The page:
Try searching for the original film title + year on Youtube, and see if you can find it.

If you need to watch it with subtitles:

1. Go to the dedicated page of the subtitles you want to use (to the right of the video, below all the film information such as "Year", "Director" and so on. Look for the ⭳ symbol)

2. Copy the text of the subtitles (highlight the text with your mouse, then press Ctrl+C)

3. Go to this site's DIY page and follow the instructions there (you just need the subtitle text and the Youtube video ID).

If you can't find another copy of the film on Youtube:

1. Use a search engine (such as Google), search for the film's original-language title + year + director. See if you can find another video of it somewhere.

2. If you find one, download the video (you might need special software, depending on where you found it), and also download the subtitle you want to use from this site, into the same folder and give them the same name.

3. Now you can open the video file using VLC (a good open-source media player), and the subtitle should also be visible during playback.

4. You can press the G and H letters on your keyboard while VLC is open to adjust the subtitle synchronization, if needed.
Are the audio and video out of sync?
If the sound in the video is out-of-sync with the image, that probably means the uploader of the video made a mistake, and it can't be fixed by this website. If the video is on Youtube, one way to fix this is to install a browser extension called "YouTube Audio/Video Sync" (Firefox, Chrome) and change the delay until you get the right timing.
The advertisements are annoying. What can I do?
This website itself does not contain advertisements, as its purpose is facilitating cultural exchange rather than the presumably minor monetary sum that could be gotten through ads. However, some of the videos do. The videos come from external sources, which are selected on the basis of which one has the best available video and audio quality, and on whether it comes from an official source (or one that is there with approval from whoever owns the rights). Some of them do have advertisements in rather annoying places - e.g. placed randomly in the middle of a scene, or non-removable rectangular pop-up boxes that entirely cover part of a scene. You could accept that as the price to pay for having these films available to view at all, or if you like, the advice given in the top comment on this Reddit thread may be useful.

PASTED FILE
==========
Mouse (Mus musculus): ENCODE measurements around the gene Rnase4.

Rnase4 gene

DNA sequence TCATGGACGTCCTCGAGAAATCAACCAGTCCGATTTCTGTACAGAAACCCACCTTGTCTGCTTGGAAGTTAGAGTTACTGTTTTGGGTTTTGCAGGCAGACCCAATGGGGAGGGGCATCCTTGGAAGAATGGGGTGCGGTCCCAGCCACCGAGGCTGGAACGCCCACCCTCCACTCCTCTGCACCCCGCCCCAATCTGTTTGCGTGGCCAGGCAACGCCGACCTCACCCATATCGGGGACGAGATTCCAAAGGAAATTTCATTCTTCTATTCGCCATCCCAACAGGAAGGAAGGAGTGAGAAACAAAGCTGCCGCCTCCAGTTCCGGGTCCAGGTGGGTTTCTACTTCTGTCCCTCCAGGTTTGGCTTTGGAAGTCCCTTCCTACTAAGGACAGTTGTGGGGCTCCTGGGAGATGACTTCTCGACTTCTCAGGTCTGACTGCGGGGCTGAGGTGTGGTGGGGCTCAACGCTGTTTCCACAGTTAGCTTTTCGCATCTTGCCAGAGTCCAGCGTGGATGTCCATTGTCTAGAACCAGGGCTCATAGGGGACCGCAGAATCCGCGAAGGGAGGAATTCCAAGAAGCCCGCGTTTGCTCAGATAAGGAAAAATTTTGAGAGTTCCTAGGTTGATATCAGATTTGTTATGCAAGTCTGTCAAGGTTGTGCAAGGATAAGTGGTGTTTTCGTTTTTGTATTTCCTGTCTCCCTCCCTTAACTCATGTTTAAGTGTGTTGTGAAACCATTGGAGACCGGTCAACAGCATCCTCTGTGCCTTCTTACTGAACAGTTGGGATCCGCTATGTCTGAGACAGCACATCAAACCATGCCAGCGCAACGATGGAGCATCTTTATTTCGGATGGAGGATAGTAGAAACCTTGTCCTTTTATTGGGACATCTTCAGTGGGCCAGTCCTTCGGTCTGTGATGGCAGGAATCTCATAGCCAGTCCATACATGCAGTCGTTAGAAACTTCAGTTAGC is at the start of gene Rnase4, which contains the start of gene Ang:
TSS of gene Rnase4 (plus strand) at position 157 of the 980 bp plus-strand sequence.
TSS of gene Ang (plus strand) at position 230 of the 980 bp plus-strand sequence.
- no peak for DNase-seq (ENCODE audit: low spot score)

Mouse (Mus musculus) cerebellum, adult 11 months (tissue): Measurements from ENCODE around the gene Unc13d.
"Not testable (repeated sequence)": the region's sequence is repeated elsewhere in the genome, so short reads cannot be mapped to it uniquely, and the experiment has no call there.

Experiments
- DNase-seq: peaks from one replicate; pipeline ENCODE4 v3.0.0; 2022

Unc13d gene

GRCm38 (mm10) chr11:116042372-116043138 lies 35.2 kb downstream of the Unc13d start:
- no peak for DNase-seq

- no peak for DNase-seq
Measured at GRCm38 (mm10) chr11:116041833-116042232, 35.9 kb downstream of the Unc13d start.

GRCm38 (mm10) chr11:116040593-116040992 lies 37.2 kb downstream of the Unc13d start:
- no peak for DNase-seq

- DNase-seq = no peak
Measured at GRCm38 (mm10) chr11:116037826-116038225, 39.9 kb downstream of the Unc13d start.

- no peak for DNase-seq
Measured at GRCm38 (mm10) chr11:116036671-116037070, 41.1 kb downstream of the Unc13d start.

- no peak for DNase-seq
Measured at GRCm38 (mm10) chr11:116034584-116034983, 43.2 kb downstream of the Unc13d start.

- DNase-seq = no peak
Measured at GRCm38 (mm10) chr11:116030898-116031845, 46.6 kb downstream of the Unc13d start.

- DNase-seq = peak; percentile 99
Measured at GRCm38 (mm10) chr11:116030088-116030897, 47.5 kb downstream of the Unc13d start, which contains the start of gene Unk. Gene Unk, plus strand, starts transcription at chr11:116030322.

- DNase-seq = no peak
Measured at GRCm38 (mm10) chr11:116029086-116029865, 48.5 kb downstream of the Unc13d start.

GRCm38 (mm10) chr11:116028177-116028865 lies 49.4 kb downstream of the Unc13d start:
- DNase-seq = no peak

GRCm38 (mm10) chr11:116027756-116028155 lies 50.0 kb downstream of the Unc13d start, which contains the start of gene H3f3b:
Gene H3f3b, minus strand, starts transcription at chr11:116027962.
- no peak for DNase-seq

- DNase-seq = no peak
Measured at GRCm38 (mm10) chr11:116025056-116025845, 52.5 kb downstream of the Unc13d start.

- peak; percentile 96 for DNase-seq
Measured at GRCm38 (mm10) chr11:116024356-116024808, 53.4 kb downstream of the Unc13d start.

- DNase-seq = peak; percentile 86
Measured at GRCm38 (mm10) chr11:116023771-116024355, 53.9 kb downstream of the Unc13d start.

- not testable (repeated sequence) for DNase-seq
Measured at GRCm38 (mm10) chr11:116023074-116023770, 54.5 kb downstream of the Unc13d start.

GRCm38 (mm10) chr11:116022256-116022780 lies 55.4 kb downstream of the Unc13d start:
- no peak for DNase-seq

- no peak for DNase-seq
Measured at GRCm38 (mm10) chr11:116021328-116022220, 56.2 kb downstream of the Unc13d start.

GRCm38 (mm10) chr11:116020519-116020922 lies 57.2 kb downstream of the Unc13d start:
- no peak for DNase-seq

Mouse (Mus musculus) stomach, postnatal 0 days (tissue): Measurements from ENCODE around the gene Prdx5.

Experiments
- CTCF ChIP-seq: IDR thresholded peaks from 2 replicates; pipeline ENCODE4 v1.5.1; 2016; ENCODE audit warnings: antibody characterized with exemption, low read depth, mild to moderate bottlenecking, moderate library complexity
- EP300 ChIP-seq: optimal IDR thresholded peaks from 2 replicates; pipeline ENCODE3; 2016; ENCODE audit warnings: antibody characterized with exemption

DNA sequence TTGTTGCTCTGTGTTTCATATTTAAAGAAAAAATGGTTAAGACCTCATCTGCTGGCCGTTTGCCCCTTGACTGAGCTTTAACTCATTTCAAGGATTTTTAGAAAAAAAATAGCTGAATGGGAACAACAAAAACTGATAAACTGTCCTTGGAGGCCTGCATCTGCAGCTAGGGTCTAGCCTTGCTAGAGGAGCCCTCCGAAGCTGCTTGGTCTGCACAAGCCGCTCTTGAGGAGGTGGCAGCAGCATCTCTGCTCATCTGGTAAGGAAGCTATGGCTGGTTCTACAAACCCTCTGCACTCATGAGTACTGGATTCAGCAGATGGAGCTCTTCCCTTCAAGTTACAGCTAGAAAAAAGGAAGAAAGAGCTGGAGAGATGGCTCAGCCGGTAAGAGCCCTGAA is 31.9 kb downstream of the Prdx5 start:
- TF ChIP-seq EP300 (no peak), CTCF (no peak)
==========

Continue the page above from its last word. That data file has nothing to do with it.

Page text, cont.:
Who checks the quality of the subtitles? What do the ratings mean?
English subtitle files on the site are checked and given a quality rating by the site administrator. There are 4 possible ratings:

"unknown" means that no rating has yet been given. These days, English subs are usually rated and/or improved before being put on the site, but there are still a number of subtitles that haven't been checked yet. Non-English subtitles are usually not rated at this time, unless there's some very obvious problem with them (for example, if they are known to have been based on an English translation that was itself flawed). Perhaps this will change later.

"needs_work" means that there are some noticeable problems with the subtitles requiring attention. The "Upload notes" will often contain more information.

"ok" means that the subtitles are usable but lack polish - there is perhaps some way to make them better. This rating will also get applied to films that feature prominent rhymes or songs that are translated merely accurately but not poetically, or are translated poetically but compromise on accuracy too much. Sometimes translating certain films to a "good" level would require great effort or may even be impossible, in which case they are likely to forever stay at the "ok" level.

"good" means that the translation is good enough, or just about good enough, to provide a viewing experience equivalent to that of someone watching the film in the original language. It may still be that some issues have been overlooked, though - subtitles rated "good" may still get edited later with improvements (you can also make suggestions if you see something).

Depending on the difficulty and length of what is required for a film, an "ok" translation may have required far more effort than a "good" one for a simpler film.